Dr. James Prochaska of URI leads the project “Increasing Personal Preparedness through Computer Tailored Interventions,” which will advance work on applying a behavior change model to assess individuals’ disaster preparedness actions by continuing a population trial of their tailored transtheoretical model.

Dr. Austin Becker, who has worked on several University of Rhode Island-based projects in Years 1-5, leads a new project, “Hazard Consequence Threshold Models for Emergency Management and Response Decision Making.” This work will tie into a modeling project led by Dr. Isaac Ginis, also of URI, by utilizing a hazard consequence modeling system to illustrate the impact of potential hurricanes on coastal infrastructure.

Dr. Robert Twilley of LSU leads the project “Integrating CERA-Planning Software to develop Hazus Modeling and Planning Tool for ADCIRC Prediction System™,” in which he will use the CERA-Planning tool to improve community planning through flood exposure and damage modeling techniques.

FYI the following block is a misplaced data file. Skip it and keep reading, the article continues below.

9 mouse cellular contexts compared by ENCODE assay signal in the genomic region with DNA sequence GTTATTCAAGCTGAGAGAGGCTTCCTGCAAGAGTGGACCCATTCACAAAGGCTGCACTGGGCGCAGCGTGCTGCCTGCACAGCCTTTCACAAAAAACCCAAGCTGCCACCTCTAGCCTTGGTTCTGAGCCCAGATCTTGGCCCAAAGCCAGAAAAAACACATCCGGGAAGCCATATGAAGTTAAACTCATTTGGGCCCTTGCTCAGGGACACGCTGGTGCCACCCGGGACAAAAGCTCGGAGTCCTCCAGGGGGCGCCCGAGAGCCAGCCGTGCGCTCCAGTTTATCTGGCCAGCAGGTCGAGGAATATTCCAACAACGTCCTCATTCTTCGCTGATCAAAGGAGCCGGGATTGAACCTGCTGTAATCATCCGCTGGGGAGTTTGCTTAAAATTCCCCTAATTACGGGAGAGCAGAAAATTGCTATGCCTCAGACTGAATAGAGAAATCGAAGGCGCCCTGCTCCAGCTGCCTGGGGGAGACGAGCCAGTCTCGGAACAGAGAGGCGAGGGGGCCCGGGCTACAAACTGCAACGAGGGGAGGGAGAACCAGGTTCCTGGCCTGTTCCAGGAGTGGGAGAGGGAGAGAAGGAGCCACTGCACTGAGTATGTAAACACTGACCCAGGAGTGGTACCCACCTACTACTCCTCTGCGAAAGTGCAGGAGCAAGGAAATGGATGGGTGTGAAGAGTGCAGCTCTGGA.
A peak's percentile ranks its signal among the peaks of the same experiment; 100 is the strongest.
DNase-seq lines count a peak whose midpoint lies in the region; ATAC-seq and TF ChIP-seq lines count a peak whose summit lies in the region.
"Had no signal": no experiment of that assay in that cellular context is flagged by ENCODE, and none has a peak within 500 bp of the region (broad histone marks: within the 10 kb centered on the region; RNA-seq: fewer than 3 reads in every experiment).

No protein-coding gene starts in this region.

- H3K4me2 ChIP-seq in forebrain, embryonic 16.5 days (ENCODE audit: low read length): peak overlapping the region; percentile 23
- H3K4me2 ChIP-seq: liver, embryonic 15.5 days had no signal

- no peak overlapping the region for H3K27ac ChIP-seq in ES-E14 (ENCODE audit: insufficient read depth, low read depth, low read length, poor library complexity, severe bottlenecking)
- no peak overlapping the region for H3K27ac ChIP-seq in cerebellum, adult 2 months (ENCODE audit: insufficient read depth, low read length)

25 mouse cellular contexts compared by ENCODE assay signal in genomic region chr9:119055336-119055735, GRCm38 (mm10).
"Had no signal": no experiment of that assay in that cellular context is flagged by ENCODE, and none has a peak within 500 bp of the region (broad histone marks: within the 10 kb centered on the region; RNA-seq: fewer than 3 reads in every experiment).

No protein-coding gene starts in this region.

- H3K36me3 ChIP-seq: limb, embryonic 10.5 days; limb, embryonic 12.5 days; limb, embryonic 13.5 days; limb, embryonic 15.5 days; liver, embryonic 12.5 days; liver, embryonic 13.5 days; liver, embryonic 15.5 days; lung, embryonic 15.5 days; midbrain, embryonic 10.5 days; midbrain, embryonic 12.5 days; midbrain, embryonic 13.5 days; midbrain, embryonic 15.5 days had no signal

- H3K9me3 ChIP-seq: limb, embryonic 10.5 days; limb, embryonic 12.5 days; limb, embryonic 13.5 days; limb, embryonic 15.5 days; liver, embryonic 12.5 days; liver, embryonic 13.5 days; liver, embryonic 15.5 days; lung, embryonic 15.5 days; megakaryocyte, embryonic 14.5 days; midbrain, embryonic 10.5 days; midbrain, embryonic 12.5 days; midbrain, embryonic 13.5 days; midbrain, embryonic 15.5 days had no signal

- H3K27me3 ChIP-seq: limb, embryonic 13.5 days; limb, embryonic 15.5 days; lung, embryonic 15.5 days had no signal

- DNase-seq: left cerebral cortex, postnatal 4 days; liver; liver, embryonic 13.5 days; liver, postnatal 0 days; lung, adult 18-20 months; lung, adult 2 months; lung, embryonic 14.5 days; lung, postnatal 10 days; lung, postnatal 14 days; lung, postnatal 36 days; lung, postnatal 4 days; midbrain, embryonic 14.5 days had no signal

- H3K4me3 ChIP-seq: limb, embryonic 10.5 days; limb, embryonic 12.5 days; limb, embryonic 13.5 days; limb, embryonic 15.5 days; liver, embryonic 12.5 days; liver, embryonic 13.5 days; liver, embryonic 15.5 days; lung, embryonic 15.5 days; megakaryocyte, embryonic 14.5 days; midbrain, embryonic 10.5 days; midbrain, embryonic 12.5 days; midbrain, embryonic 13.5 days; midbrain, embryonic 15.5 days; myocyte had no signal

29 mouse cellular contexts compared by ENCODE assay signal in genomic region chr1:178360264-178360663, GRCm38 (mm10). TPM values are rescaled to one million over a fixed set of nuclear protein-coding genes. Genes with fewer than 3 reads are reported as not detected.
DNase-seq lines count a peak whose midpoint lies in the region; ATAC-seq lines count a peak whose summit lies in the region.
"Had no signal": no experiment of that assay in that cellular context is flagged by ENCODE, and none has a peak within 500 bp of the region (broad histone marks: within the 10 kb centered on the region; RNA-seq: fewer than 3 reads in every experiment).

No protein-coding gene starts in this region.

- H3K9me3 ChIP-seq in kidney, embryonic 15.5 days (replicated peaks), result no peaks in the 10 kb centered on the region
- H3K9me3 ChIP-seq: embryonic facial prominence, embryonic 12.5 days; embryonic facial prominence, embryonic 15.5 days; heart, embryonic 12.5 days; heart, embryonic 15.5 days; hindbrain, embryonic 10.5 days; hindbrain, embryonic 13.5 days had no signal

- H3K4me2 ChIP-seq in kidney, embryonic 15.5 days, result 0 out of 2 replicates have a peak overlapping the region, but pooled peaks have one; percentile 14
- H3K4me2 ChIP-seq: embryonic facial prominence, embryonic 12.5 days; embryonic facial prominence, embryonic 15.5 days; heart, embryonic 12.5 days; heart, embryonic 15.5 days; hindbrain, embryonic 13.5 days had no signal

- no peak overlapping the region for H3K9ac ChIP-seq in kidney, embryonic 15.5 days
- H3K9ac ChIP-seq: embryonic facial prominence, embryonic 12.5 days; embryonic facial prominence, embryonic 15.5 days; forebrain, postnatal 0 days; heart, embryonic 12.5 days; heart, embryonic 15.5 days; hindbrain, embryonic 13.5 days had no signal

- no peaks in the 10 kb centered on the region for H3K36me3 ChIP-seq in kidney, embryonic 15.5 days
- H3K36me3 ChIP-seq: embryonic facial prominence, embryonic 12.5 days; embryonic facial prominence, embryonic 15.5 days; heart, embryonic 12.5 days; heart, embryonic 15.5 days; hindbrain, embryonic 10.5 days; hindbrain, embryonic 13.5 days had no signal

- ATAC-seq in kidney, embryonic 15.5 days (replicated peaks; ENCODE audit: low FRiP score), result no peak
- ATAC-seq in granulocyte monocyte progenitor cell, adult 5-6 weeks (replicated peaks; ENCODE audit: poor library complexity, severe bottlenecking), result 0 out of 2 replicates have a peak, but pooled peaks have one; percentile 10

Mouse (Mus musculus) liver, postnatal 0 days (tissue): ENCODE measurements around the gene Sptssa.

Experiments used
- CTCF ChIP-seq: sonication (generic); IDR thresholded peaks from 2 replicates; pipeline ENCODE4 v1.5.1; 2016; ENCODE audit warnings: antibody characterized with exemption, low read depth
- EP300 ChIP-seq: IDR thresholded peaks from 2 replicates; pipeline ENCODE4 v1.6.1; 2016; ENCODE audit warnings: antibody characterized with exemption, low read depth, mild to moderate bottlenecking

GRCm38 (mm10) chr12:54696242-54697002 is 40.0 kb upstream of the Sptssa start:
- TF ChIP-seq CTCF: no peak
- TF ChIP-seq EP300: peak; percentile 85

A simulation of storm surge on the North Carolina coast is generated by the ADCIRC model, part of the ADCIRC Prediction System™. Image submitted by Jason Fleming.
A simulation of storm surge on the North Carolina coast is generated by the ADCIRC model, part of the ADCIRC Prediction System™. Image submitted by Jason Fleming.

Coastal Hazards Modeling

All projects in this category focus on improving the capabilities of the ADCIRC Prediction System, adding inputs, improving speed and creating a business model for sustained operations. This work is led by Center Lead Investigator Dr. Rick Luettich, founder of APS™.

The modeling project “Development of an Optimized Tide and Hurricane Storm Surge Model for the West Coast of FL for Use Within the ADCIRC Surge Guidance System,” which was led by Dr. Scott Hagen of Louisiana State University (LSU) with co-PIs Dr. Stephen Medeiros of Embry-Riddle Aeronautical University and Dr. Matthew Bilskie (now of the University of Georgia), have released a final report on their work. See a presentation from earlier this year on the results of their work.

 

Education and Workforce Development

Prof. Ismael Pagán-Trinidad of the University of Puerto Rico-Mayagüez leads a site visit with a class as part of a three-day event conducted with federal partners in 2019. Photo submitted.
Prof. Ismael Pagán-Trinidad of the University of Puerto Rico-Mayagüez leads a site visit with a class as part of a three-day event conducted with federal partners in 2019. Photo submitted.

Five active education projects will continue building degree programs intended to diversify the homeland security workforce. They are:

To read more about these projects and researchers, visit the CRC Investigators page. To see a map of where they work, visit https://unc.live/2AYo0Nm.